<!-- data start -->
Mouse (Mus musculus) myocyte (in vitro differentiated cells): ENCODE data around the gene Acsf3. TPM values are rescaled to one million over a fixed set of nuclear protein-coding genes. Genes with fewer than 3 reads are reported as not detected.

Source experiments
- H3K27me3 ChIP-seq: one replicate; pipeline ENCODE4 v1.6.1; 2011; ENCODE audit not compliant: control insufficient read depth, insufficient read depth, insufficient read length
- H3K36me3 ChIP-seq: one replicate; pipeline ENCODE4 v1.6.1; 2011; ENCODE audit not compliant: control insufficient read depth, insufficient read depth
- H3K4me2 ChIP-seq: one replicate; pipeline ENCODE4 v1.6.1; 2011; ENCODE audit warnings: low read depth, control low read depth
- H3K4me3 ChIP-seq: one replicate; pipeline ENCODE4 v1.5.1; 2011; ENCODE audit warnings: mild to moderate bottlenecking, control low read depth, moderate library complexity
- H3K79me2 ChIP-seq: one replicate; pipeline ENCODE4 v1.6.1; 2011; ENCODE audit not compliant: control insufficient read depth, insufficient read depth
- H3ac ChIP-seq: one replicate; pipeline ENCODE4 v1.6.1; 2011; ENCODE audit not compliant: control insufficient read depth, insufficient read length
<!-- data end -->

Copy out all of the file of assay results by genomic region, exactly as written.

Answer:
Mouse (Mus musculus) myocyte (in vitro differentiated cells): ENCODE data around the gene Acsf3. TPM values are rescaled to one million over a fixed set of nuclear protein-coding genes. Genes with fewer than 3 reads are reported as not detected.

Source experiments
- H3K27me3 ChIP-seq: one replicate; pipeline ENCODE4 v1.6.1; 2011; ENCODE audit not compliant: control insufficient read depth, insufficient read depth, insufficient read length
- H3K36me3 ChIP-seq: one replicate; pipeline ENCODE4 v1.6.1; 2011; ENCODE audit not compliant: control insufficient read depth, insufficient read depth
- H3K4me2 ChIP-seq: one replicate; pipeline ENCODE4 v1.6.1; 2011; ENCODE audit warnings: low read depth, control low read depth
- H3K4me3 ChIP-seq: one replicate; pipeline ENCODE4 v1.5.1; 2011; ENCODE audit warnings: mild to moderate bottlenecking, control low read depth, moderate library complexity
- H3K79me2 ChIP-seq: one replicate; pipeline ENCODE4 v1.6.1; 2011; ENCODE audit not compliant: control insufficient read depth, insufficient read depth
- H3ac ChIP-seq: one replicate; pipeline ENCODE4 v1.6.1; 2011; ENCODE audit not compliant: control insufficient read depth, insufficient read length